October 18th, 2009
02:15 PM ET
13 years ago

'This is not Vietnam,' Kerry says of Afghanistan

[cnn-photo-caption image= http://i2.cdn.turner.com/cnn/2009/images/10/18/art.2kerry1018.cnn.jpg caption="In an interview that aired Sunday, Sen. Kerry said 'the basic assumptions in Afghanistan are very different from those during the Vietnam War."]
WASHINGTON (CNN) – Massachusetts Democrat Sen. John Kerry, the chair of the Senate Foreign Relations Committee and a Vietnam War veteran, said he does not see parallels between the war in Vietnam and the U.S. engagement in Afghanistan.

“This is not Vietnam, in many respects,” Kerry said in an interview that aired Sunday on CNN’s State of the Union.

Unlike the top commander in Vietnam decades ago, Kerry said he thought Gen. Stanley McChrystal, the top U.S. commander in Afghanistan, “is asking the questions about the underlying assumptions” of the U.S. mission in the war-torn country.

“We are here in Afghanistan because people attacked us here in the most significant attack against the United States since Pearl Harbor,” Kerry told King while on a trip to Afghanistan, “We are here because there are still people at large who are plotting against the United States of America. And we are here because the stability of this region is a critical strategic interest to the United States.”

“So the basic assumptions here are very, very different from what we experienced years ago in Vietnam,” Kerry also said.

Kerry added that he thought McChrystal was very carefully looking at the capability of the Afghan government and at the need to get civilian assistance on the ground in Afghanistan once the U.S. military mission there was completed.

But Kerry said that after meeting in person with McChrystal, he was not yet convinced that the Afghan government was up to the task of maintaining order and security and of implementing necessary reforms to achieve better governance.

Kerry rejected a recent suggestion from former Republican presidential hopeful Sen. John McCain that President Obama would make a decision based on politics when it comes to next steps in Afghanistan.

“I’m convinced that the review the president is going through is exhaustive, it’s thorough and I’m absolutely confident the president is not going to make a decision remotely connected to politics. He’s going to make a decision based on the national security interests of our country and of what he thinks it takes to achieve the mission that he defines to meet those interests.”

Asked about threats to the United States posed by the Taliban or al Qaeda in Afghanistan, Kerry said that the main threat was a failure of governance that could allow the Taliban to regain power, which in turn could lead to Afghanistan once again becoming a sanctuary for al Qaeda to use in launching terrorist attacks throughout the world.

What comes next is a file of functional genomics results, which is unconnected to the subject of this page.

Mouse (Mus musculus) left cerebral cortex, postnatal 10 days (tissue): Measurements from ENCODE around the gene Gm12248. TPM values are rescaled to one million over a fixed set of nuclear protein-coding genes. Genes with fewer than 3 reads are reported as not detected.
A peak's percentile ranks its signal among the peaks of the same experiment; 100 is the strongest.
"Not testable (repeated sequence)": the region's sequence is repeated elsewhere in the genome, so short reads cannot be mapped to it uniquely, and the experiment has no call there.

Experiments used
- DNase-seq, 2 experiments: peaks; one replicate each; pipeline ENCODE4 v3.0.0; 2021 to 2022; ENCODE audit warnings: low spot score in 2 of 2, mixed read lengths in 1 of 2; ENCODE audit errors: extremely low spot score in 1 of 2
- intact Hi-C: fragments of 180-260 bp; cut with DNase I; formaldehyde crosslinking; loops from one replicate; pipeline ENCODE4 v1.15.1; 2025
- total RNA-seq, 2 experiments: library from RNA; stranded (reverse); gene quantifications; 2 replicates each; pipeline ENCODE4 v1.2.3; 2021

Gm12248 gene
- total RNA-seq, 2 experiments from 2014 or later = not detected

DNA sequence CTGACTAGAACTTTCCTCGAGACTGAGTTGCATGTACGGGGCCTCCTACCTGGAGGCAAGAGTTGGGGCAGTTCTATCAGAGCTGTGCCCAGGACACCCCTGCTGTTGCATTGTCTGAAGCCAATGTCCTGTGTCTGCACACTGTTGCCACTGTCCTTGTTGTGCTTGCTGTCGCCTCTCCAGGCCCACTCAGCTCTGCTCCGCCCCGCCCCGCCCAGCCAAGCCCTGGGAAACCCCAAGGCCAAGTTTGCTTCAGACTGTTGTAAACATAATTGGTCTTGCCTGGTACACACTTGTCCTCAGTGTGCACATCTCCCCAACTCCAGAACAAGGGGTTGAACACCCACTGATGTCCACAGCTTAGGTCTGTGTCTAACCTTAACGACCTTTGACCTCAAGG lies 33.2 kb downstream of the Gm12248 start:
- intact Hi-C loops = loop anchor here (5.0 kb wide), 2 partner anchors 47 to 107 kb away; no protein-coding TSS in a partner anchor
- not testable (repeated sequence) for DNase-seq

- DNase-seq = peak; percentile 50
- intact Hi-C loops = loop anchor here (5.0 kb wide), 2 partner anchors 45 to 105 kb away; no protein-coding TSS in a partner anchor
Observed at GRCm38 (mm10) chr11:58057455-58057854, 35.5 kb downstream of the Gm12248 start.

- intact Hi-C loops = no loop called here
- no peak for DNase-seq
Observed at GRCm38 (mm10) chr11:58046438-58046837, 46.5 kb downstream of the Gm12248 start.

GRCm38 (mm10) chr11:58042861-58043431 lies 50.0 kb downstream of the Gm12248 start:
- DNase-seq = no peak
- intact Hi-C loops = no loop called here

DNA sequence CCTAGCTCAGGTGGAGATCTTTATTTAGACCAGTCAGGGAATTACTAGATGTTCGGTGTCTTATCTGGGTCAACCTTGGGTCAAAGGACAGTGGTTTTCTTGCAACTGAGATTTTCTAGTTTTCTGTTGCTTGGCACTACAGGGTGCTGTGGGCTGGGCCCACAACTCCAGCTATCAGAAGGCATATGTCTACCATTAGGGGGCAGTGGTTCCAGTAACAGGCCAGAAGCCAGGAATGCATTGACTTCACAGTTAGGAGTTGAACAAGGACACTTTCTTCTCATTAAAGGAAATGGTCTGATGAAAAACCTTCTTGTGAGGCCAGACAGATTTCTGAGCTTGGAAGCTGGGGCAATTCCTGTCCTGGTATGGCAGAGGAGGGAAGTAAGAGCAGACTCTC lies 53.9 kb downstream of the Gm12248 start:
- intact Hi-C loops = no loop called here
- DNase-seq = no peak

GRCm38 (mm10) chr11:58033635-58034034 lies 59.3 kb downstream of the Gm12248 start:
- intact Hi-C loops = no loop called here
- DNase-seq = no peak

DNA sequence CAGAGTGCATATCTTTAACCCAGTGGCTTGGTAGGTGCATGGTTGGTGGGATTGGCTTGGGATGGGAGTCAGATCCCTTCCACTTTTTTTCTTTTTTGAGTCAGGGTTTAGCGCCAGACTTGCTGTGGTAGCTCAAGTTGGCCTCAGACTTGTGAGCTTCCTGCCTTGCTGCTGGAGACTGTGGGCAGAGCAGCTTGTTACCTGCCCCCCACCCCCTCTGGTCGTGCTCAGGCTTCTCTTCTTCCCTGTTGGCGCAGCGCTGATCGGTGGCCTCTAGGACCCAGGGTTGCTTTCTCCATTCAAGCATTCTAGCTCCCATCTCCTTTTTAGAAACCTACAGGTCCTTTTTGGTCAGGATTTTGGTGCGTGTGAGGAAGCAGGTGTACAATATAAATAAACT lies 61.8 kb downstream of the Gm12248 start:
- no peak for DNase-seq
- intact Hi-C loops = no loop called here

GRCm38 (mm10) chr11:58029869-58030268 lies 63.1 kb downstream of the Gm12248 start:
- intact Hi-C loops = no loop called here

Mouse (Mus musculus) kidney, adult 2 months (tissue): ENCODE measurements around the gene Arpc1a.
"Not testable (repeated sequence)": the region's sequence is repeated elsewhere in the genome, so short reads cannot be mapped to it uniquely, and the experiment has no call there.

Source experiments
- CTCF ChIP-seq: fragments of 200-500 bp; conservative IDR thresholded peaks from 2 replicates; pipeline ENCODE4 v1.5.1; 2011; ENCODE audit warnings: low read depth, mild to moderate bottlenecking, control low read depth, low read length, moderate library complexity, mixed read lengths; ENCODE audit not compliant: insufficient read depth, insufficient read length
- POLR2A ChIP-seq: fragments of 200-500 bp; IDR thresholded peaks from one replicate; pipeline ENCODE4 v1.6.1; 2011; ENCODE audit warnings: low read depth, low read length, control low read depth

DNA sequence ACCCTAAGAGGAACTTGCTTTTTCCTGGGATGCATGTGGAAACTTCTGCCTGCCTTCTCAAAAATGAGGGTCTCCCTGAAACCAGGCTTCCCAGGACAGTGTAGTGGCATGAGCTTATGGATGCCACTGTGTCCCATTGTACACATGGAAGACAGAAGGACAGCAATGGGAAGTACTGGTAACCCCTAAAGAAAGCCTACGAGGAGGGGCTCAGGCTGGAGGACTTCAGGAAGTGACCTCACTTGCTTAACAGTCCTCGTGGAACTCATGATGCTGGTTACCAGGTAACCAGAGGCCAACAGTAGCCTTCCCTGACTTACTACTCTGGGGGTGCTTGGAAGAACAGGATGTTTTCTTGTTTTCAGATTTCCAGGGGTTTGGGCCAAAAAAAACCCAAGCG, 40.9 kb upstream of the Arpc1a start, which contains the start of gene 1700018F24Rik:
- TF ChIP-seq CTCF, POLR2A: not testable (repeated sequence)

“Al Qaeda is not essentially here today. It is in northwest Pakistan and in some 58 or 59 countries in the world,” the Massachusetts Democrat told King, before noting that the U.S. also has strategic interests across the border in Pakistan.

On the current political situation in Afghanistan, the Democratic senator said he accepted the views of authorities in the country that a run-off election between Afghan President Hamid Karzai and his challenger Abdullah Abdullah could be done in two weeks.

Filed under: Afghanistan • John Kerry • State of the Union
soundoff (9 Responses)
  1. Anonymous

    John McCain can't lead or follow but he can get out of the way.

    October 18, 2009 02:21 pm at 2:21 pm |
  2. No Hillary = No Obama

    What the world needs to understand about Afghanistan is that it is one big corrupt country. You can't have a corrupt country without corrupt citizens – it should be known at the Kabul Syndrome – you become one with your oppressor in order to survive. This is what the USA is up against – no matter what decision is made – it is not going to change that culture of corruption. So, I say throw in the habib now.

    October 18, 2009 02:23 pm at 2:23 pm |
  3. JonDie

    It's true, Sen. Kerry, it is not really certain if North Vietnam ever attacked us in any way so we NEVER should have been in Vietnam.

    But as far as what the situation on the ground in Afghanistan right now, Vietnam and Afghanistan are pretty much the same with one exception:

    1) Afghanistan has a corrupt national government that most of the citizens do NOT support.